The insured in Hadden v. State Farm Fire & Cas. Co., 37 So. 3d 918 (Fla. 5th DCA 2010), filed a lawsuit on September 18, 2006, for breach of contract against State Farm for property damage sustained from Hurricane Charley in August 2004. Unknown to his lawyer, the insured had already filed a petition to declare bankruptcy in Federal Court on September 12, 2006. He filed the bankruptcy petition pro se, meaning on his own behalf without the assistance of counsel. State Farm raised an affirmative defense of judicial estoppel to the breach of contract case. The Court in Hadden described judicial estoppel as an “equitable doctrine that is used to prevent litigants from taking totally inconsistent positions in separate judicial proceedings.”

The trial court granted summary judgment in favor of State Farm on its judicial estoppel defense. State Farm asserted that the insured failed to properly disclose his insurance claim in the bankruptcy action, and could not pursue the state court action for damages. In the bankruptcy court forms submitted, Mr. Hadden was required to list all pending lawsuits. Since the State Farm lawsuit had not yet been filed at the time of his pro se bankruptcy petition, he did not include it among the pending lawsuits listed. However, Mr. Hadden did make the following disclosure in identifying his personal property in Schedule B of the bankruptcy petition:

-Hurricane insurance claim on 30 N. Terry Ave., Orlando, FL.

This was the address of the damaged property that was involved in the lawsuit against State Farm. Mr. Hadden’s list of losses in his statement of financial affairs similarly included an item described as:

-House Destroyed By Hurricane, Court Case Filed, Orange County, Florida, Pending.

Mr. Hadden appealed the trial court’s order of summary judgment against him and claimed that it was in error. The Fifth District Court of Appeals ruled that Mr. Hadden’s disclosures in the bankruptcy petition were sufficient to preclude the application of judicial estoppel in the case against State Farm. The identifying information listed by Mr. Hadden on the bankruptcy forms created a factual issue regarding whether he maintained an inconsistent position in the bankruptcy proceeding that his State Farm action did not exist. The appellate court reversed the summary judgment and stated that it was improperly entered on judicial estoppel grounds.

The Fifth District Court of Appeals went on to write in dicta (meaning giving a statement of belief that is not part of the direct ruling of the case) that Mr. Hadden may not have standing to pursue the lawsuit against State Farm due to the bankruptcy petition. The Court stated that once Mr. Hadden filed his bankruptcy petition, the State Farm lawsuit became property of the bankruptcy estate, subject to the bankruptcy trustee’s control. There are critical issues necessary for a Court to resolve such a standing issue, such as: whether there has been a discharge in bankruptcy, whether the case has been closed, or whether there has been an abandonment of the State Farm lawsuit by the bankruptcy trustee. However, State Farm failed to raise the standing argument before the trial or appellate courts.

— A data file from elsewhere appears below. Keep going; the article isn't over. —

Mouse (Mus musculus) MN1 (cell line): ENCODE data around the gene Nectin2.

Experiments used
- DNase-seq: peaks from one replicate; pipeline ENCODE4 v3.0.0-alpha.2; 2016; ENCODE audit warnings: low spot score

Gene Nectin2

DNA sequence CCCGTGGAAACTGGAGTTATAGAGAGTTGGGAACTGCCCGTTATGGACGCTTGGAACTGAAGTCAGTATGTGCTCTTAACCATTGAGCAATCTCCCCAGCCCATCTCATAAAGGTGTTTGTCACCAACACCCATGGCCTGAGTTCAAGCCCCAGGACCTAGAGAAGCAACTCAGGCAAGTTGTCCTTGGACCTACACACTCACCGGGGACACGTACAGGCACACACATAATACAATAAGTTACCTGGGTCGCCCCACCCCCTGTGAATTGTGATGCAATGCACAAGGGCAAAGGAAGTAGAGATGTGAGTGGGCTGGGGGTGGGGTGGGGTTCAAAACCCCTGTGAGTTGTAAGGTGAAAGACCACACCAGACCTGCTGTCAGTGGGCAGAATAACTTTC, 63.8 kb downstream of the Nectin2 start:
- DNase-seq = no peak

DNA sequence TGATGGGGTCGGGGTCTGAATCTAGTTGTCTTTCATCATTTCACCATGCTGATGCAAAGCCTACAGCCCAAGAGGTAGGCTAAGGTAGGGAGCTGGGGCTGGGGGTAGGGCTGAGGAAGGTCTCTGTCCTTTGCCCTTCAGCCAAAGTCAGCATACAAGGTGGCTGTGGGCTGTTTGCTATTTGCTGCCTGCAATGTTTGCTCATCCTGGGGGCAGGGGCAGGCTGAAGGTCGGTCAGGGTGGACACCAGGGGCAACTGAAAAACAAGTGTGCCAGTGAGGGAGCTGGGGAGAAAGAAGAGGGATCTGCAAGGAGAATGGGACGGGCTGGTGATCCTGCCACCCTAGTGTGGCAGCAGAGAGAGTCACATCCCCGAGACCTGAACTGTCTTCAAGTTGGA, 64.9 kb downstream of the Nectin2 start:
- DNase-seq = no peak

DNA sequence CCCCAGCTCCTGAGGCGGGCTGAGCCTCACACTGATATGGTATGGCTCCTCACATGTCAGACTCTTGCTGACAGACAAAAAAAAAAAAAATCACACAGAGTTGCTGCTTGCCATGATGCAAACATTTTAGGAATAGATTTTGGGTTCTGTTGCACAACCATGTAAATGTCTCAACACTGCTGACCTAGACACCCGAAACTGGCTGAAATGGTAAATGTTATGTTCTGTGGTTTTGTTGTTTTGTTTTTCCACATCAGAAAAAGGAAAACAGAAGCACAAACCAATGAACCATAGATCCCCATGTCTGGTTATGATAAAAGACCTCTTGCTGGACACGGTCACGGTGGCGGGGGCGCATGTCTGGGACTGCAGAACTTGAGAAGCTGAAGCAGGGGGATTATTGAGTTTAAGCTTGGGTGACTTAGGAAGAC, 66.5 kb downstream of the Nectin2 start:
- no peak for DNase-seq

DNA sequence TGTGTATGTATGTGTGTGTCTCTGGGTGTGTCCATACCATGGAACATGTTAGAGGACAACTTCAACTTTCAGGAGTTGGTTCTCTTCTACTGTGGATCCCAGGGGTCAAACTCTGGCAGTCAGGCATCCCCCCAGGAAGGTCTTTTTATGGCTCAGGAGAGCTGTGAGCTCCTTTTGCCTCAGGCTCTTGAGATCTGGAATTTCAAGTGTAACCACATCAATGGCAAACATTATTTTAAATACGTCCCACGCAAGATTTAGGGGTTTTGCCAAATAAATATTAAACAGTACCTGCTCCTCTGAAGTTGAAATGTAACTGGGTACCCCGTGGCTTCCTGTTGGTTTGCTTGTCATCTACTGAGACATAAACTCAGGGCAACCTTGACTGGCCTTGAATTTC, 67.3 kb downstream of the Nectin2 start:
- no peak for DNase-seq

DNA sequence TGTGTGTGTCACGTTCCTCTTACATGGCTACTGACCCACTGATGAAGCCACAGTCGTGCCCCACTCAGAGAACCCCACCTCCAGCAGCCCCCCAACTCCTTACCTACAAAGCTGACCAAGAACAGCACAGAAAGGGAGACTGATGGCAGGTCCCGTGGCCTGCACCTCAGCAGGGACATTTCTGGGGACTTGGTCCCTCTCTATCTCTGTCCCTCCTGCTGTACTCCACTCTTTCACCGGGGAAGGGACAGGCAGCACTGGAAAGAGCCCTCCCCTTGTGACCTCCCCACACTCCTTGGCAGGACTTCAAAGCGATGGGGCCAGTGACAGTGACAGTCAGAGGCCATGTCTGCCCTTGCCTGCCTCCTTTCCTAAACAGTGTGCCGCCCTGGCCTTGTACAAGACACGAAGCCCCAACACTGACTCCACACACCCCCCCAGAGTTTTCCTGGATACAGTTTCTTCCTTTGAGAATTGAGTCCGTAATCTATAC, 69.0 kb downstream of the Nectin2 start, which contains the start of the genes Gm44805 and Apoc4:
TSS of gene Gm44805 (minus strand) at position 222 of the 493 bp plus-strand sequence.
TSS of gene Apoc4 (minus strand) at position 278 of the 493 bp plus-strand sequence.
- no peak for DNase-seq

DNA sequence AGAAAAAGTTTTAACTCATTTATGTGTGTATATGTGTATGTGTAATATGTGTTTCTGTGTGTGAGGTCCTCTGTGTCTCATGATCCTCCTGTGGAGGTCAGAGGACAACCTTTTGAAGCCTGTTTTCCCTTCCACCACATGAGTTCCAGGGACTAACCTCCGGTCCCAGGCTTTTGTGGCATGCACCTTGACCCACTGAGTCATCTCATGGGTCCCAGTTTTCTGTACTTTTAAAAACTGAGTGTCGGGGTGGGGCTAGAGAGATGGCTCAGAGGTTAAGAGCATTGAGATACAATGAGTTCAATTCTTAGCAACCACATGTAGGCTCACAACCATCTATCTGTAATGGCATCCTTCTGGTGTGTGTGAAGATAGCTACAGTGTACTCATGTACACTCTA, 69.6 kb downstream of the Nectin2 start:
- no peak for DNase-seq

The appellate court remanded the case with directions for the trial court to order that the bankruptcy court be notified of the lawsuit against State Farm related to Mr. Hadden’s property. Again in dicta, the appellate court stated that if there is an existing bankruptcy trustee, he or she can abandon the State Farm lawsuit or request to be substituted as the proper party plaintiff. If the trustee abandons the lawsuit, it will be removed from the bankruptcy estate, and Mr. Hadden will be free to proceed with the action against State Farm.

This case has factual issues of concern that policyholders and their advocates may come across more frequently given the current economic crisis. The portion of the case related to standing, while not binding authority, is likely to be beneficial to those finding themselves amidst a financial crisis such as the Hadden case. Bankruptcy is not necessarily the end of the road for an insurance claim. An insurance claim should be properly disclosed in the bankruptcy case so that a trustee may be able to decide the proper course of action.